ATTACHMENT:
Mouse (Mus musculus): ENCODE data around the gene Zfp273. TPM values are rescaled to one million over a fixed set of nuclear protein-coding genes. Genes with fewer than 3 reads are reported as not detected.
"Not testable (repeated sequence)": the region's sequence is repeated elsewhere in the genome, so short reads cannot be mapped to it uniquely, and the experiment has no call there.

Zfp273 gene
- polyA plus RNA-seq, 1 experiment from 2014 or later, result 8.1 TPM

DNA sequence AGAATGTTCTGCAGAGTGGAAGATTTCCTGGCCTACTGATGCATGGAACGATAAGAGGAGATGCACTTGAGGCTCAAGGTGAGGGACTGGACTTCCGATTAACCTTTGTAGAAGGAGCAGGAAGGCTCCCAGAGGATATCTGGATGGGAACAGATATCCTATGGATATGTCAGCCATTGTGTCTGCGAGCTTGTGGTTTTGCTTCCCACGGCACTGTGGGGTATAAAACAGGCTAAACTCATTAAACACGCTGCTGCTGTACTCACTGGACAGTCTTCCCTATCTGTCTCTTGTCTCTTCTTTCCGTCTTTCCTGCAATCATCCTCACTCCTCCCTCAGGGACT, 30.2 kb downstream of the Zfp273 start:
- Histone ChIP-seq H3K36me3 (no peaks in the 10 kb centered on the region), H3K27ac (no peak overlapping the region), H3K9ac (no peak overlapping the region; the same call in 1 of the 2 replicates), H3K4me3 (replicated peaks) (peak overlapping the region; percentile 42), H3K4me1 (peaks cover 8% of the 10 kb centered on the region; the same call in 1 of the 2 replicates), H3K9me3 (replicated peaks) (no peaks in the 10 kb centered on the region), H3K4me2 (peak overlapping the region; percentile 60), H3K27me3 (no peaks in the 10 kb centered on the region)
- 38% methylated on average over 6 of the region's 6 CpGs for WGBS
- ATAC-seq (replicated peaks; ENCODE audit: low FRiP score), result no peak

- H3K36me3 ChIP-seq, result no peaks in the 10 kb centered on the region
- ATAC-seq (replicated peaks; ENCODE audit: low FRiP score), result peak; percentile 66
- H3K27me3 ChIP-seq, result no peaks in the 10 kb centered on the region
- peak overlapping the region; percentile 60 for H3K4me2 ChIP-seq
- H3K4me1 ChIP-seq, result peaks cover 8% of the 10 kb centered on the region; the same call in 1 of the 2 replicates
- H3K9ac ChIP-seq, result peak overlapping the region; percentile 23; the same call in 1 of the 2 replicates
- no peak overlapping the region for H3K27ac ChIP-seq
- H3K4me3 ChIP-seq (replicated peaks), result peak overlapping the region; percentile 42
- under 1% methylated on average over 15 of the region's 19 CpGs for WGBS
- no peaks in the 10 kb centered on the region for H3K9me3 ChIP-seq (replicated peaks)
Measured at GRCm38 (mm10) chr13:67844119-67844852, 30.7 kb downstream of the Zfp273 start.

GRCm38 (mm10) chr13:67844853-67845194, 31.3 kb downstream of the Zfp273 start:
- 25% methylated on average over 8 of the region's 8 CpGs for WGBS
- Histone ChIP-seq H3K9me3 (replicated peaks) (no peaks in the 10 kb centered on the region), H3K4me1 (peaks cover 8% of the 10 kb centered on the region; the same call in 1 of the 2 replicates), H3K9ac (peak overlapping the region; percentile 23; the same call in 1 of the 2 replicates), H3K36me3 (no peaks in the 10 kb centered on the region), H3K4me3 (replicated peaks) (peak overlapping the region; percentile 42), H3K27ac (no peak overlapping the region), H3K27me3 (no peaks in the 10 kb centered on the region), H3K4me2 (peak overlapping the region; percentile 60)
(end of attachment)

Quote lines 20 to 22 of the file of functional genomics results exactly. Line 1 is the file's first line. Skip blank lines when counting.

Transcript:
GRCm38 (mm10) chr13:67844853-67845194, 31.3 kb downstream of the Zfp273 start:
- 25% methylated on average over 8 of the region's 8 CpGs for WGBS
- Histone ChIP-seq H3K9me3 (replicated peaks) (no peaks in the 10 kb centered on the region), H3K4me1 (peaks cover 8% of the 10 kb centered on the region; the same call in 1 of the 2 replicates), H3K9ac (peak overlapping the region; percentile 23; the same call in 1 of the 2 replicates), H3K36me3 (no peaks in the 10 kb centered on the region), H3K4me3 (replicated peaks) (peak overlapping the region; percentile 42), H3K27ac (no peak overlapping the region), H3K27me3 (no peaks in the 10 kb centered on the region), H3K4me2 (peak overlapping the region; percentile 60)